Higher Vitamin D Levels Tied to Lower Colorectal Cancer Risk

Higher circulating levels of 25 hydroxyvitamin D (25[OH]D) up to 100 nmol/L are associated with a significantly lower risk for colorectal cancer (CRC) in women and a nonsignificantly lower risk in men compared with concentrations that are considered deficient for bone health, an international collaborative meta-analysis suggests.

Drugmakers struggle in search for cancer cocktails

After decades of frustratingly slow progress in discovering new drugs to battle cancer, the breakthroughs have started to come thick and fast. Futuristic cell therapies from Novartis and Gilead Sciences can reengineer the body to attack tumours, while a drug from Loxo Oncology produces spectacular results by zoning in on cancer genetics.

Scientists discover why humans have big brains

Three international research teams have solved a genetic mystery of evolution: how human brains got to be so big. Two groups of scientists have discovered a family of genes called Notch2NL, found only in humans, that played a critical role in the evolutionary expansion that made human intelligence and behaviour possible. Their findings appear in the journal Cell.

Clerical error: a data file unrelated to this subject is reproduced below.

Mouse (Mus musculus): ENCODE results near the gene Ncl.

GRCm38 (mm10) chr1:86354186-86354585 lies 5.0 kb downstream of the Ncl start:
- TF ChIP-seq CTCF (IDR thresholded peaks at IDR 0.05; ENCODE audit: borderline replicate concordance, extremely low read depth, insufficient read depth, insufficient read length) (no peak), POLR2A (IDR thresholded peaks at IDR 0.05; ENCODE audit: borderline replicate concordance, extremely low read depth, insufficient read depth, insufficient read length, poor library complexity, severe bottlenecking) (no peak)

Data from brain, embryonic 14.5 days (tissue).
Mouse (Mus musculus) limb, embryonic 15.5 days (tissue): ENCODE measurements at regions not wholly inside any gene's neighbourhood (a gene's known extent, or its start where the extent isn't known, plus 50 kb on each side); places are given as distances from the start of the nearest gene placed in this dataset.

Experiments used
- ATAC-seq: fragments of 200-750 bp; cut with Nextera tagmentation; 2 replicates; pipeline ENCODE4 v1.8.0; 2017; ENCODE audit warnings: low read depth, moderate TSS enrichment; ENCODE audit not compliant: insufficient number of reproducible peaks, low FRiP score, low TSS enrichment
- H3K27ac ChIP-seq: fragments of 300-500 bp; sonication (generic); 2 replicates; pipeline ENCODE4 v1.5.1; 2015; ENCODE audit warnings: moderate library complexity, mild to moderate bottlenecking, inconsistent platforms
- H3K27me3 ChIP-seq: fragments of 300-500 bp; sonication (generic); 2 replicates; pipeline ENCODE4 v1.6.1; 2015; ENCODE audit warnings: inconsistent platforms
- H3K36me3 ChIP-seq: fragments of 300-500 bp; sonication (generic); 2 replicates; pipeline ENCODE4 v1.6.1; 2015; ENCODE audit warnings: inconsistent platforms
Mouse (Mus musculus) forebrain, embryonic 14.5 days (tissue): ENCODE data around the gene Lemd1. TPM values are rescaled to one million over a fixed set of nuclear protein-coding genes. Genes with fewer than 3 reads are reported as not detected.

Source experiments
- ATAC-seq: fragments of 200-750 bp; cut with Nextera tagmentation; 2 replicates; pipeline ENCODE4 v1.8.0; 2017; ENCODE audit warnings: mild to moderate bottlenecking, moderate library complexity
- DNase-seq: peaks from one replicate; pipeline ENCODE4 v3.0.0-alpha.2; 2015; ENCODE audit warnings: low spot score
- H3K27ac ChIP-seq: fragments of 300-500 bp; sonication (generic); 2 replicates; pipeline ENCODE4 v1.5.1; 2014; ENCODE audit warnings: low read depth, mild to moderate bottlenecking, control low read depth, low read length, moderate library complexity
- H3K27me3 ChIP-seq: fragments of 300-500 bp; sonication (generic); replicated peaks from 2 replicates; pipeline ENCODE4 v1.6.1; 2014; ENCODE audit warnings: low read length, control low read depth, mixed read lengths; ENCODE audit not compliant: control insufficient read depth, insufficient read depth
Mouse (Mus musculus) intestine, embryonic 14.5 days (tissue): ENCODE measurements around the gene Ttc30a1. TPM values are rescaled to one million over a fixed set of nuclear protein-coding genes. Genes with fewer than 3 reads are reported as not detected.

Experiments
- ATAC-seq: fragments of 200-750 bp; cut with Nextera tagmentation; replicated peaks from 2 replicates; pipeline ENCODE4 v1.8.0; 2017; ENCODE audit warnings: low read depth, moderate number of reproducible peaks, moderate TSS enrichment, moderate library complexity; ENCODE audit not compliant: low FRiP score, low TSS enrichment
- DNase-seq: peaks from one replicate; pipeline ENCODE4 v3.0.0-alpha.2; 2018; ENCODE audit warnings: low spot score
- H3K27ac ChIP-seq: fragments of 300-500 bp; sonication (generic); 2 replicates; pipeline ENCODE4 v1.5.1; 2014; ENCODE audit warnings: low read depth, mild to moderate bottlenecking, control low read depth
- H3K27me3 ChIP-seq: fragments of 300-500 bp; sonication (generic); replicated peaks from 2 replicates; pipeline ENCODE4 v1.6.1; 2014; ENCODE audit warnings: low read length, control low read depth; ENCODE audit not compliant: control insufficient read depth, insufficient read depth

A third team discovered how the brain maintained a healthy balance between different types of neuron as it more than doubled in size.

FDA permits marketing of artificial intelligence algorithm for aiding providers in detecting wrist fractures

"Artificial intelligence algorithms have tremendous potential to help health care providers diagnose and treat medical conditions," said Robert Ochs, Ph.D., acting deputy director for radiological health, Office of In Vitro Diagnostics and Radiological Health in the FDA's Center for Devices and Radiological Health. "This software can help providers detect wrist fractures more quickly and aid in the diagnosis of fractures."

Emergency Medicine Physician Back to Work After Accident That Left Him Paralyzed

Daniel Grossman, M.D., was in command and control mode, assessing a 36-year-old who'd fallen off his mountain bike on the Cuyuna Trail in northern Minnesota. No one had seen the fall, which cracked the man's helmet and left him unable to feel or move his legs.

Having worked for a decade as an emergency medicine physician, Dr. Grossman understood the gravity of the situation. But it was also completely new to him. Because this time, Dr. Grossman wasn't only the physician. He was also the patient.